Headache is a pain in the head and neck region that may be either a disorder in its own right or a symptom of an underlying medical condition or disease. The medical term for headache is cephalalgia. Headaches are one of the most common and universal human ailments, described in the Bible as well as in medical writings from ancient Egypt, Babylonia, Greece, Rome, India, and China. Severe chronic headaches were once treated by the oldest known surgical procedure, known as trepanning or trephining, in which the surgeon drilled a hole as large as 1–2 in diameter in the patient's skull without benefit of anesthesia. Evidence of trepanning has been found in skulls from Cro-Magnon people that are about 40,000 years old.
Contemporary doctors divide headaches into two large categories, primary and secondary, according to guidelines established by the International Headache Society (IHS) in 1988 and revised for republication in 2004. Primary headaches are those that are not caused by an underlying medical condition. There are three types of primary headaches: migraine, cluster, and tension headaches. More than 90% of all headaches are primary headaches. Secondary headaches are caused by disease or medical condition; they account for fewer than 10% of all headaches.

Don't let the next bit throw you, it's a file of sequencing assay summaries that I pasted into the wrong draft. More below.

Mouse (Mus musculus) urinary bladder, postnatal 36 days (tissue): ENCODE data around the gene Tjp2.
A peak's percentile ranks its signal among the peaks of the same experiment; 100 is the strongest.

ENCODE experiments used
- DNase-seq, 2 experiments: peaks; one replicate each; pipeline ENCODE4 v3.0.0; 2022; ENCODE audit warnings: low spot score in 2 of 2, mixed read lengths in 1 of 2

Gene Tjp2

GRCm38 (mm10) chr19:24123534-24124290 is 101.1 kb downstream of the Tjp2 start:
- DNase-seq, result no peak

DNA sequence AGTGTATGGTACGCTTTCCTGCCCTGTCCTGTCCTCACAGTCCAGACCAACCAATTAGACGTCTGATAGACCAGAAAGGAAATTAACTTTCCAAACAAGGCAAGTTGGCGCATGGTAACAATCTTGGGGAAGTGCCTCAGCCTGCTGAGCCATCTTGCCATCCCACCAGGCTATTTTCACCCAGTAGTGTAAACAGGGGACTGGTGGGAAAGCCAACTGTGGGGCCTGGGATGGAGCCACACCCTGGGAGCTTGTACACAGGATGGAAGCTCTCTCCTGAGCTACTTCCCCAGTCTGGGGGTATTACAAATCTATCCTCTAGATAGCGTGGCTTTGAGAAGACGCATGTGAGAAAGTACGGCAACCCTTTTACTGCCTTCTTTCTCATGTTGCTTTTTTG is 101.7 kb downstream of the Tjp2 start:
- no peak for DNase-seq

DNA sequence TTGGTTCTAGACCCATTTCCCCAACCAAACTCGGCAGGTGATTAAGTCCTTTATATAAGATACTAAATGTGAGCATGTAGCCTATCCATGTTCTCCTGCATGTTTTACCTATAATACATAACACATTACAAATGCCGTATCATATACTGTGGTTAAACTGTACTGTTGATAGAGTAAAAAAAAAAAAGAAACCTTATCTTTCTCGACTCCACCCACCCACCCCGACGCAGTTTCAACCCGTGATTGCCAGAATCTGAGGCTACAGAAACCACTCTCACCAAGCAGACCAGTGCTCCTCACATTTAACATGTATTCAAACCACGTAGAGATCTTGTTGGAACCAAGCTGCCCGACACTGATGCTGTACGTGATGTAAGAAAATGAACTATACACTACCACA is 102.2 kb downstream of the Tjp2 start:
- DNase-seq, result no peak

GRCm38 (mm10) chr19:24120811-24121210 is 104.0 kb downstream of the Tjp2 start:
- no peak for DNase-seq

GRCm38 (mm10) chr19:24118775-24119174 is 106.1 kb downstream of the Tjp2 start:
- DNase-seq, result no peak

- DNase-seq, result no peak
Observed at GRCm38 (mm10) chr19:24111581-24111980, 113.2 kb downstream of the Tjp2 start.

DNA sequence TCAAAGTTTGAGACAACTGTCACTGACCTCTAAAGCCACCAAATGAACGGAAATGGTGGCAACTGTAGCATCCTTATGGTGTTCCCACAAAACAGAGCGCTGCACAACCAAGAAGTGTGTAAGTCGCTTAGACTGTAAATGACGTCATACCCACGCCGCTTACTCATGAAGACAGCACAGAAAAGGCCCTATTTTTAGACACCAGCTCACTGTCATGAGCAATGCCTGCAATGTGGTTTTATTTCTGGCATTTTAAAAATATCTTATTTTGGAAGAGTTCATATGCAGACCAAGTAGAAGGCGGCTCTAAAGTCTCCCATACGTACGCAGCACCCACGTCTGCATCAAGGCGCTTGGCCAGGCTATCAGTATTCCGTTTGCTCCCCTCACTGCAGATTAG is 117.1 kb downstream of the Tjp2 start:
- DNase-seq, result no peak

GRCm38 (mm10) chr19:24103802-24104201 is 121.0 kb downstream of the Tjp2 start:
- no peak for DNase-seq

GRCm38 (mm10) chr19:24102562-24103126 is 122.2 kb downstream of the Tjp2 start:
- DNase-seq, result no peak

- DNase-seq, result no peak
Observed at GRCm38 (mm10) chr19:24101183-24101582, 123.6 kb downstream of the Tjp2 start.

Rebecca J. Frey PhD, The Gale Group Inc., Gale, Detroit,